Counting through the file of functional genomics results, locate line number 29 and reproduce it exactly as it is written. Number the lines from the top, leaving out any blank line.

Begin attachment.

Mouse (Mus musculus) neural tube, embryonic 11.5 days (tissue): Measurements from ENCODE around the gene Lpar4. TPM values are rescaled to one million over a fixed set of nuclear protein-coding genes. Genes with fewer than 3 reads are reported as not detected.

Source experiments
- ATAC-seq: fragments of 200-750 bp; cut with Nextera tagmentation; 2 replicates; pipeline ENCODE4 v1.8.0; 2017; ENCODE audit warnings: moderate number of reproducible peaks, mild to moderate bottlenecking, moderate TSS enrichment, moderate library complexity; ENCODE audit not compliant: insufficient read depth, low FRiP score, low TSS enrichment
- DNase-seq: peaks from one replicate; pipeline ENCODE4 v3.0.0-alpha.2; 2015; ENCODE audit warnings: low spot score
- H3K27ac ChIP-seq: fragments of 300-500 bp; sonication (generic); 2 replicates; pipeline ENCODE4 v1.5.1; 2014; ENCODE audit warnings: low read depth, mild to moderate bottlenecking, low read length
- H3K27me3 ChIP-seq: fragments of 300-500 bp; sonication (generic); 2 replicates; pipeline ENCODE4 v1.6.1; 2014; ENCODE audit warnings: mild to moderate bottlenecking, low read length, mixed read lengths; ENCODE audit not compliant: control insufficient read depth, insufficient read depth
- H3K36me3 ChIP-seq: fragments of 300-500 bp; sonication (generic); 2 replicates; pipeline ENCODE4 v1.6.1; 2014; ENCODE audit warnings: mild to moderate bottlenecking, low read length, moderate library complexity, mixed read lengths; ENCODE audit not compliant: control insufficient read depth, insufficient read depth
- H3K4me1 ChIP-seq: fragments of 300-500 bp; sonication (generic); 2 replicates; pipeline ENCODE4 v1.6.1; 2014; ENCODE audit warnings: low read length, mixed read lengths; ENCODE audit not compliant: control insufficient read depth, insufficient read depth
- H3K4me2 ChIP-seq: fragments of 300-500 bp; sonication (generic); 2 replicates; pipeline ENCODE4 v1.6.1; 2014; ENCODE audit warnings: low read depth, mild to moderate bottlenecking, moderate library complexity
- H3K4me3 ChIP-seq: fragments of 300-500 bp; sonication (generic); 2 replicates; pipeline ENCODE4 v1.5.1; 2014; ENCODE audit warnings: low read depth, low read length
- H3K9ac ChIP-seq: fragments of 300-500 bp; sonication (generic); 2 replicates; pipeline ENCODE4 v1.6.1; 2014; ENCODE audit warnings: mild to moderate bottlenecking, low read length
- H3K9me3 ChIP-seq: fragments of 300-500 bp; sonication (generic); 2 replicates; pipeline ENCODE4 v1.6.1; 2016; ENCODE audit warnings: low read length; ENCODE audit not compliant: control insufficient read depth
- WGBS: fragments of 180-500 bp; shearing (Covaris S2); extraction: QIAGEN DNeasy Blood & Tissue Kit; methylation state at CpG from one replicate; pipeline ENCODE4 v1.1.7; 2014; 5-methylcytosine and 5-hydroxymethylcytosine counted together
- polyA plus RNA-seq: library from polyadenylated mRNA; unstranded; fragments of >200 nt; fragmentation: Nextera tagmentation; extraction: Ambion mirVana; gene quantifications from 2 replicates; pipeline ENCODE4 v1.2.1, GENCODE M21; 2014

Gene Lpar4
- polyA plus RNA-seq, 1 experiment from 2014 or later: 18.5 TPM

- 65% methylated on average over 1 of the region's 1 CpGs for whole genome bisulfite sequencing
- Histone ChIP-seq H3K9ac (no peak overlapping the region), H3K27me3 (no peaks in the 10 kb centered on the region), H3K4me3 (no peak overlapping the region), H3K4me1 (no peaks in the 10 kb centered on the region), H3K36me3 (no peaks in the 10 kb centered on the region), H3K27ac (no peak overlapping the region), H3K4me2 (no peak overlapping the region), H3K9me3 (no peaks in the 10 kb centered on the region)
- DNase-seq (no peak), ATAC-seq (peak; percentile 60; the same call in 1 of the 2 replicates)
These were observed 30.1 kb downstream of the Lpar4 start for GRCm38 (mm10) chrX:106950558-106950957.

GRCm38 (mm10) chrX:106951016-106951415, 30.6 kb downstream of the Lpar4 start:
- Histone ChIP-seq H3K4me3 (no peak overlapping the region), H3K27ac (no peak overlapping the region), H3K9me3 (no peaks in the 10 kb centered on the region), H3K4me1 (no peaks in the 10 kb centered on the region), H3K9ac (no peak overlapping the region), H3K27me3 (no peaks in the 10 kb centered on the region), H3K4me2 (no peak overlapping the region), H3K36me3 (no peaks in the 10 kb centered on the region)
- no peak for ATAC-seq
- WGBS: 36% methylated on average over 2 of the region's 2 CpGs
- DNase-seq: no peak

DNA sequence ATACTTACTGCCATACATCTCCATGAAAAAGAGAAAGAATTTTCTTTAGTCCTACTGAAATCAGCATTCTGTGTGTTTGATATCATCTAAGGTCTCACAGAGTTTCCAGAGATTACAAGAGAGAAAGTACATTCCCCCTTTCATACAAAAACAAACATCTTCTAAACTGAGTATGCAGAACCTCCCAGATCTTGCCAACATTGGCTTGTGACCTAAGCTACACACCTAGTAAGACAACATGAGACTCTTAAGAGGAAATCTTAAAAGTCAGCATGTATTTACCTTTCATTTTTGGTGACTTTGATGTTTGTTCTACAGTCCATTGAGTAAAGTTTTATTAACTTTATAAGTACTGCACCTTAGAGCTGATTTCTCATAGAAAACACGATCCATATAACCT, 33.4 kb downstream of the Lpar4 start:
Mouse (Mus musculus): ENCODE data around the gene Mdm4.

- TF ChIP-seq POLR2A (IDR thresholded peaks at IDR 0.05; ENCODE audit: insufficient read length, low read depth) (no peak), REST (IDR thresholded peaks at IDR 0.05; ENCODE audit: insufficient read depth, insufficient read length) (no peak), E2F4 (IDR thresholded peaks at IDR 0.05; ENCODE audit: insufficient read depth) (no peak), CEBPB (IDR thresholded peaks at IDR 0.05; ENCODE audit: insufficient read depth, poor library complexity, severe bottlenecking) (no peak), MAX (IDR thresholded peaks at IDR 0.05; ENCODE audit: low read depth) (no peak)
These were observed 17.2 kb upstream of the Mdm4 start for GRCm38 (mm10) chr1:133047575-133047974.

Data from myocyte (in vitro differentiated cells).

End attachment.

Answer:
These were observed 17.2 kb upstream of the Mdm4 start for GRCm38 (mm10) chr1:133047575-133047974.